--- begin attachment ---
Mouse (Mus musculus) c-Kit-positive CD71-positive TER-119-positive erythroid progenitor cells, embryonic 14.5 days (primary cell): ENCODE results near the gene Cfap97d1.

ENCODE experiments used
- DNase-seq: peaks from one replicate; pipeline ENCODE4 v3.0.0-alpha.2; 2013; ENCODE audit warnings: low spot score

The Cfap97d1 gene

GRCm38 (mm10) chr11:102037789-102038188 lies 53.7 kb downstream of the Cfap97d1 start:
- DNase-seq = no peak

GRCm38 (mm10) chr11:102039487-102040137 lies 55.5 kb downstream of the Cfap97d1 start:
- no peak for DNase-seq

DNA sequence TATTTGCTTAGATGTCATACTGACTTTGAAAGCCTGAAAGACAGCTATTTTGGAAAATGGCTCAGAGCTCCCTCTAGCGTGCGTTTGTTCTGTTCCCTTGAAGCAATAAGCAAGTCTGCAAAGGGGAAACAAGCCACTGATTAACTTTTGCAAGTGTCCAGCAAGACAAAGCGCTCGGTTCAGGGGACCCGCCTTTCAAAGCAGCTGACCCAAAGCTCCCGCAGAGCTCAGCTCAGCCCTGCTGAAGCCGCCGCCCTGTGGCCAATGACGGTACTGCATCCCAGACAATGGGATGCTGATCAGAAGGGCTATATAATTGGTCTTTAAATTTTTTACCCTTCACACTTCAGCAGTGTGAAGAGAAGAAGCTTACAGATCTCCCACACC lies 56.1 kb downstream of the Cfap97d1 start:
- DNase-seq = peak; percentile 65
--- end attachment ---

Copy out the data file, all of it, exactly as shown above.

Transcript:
Mouse (Mus musculus) c-Kit-positive CD71-positive TER-119-positive erythroid progenitor cells, embryonic 14.5 days (primary cell): ENCODE results near the gene Cfap97d1.

ENCODE experiments used
- DNase-seq: peaks from one replicate; pipeline ENCODE4 v3.0.0-alpha.2; 2013; ENCODE audit warnings: low spot score

The Cfap97d1 gene

GRCm38 (mm10) chr11:102037789-102038188 lies 53.7 kb downstream of the Cfap97d1 start:
- DNase-seq = no peak

GRCm38 (mm10) chr11:102039487-102040137 lies 55.5 kb downstream of the Cfap97d1 start:
- no peak for DNase-seq

DNA sequence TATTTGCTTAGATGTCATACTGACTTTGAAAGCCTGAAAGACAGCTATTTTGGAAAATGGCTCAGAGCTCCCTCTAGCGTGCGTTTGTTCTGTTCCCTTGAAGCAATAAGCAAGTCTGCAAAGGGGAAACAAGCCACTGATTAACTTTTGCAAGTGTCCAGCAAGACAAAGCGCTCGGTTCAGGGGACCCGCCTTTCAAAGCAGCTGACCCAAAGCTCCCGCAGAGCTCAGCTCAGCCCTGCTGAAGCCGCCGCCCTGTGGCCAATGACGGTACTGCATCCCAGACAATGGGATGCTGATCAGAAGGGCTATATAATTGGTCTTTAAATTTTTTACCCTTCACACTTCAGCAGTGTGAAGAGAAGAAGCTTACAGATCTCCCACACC lies 56.1 kb downstream of the Cfap97d1 start:
- DNase-seq = peak; percentile 65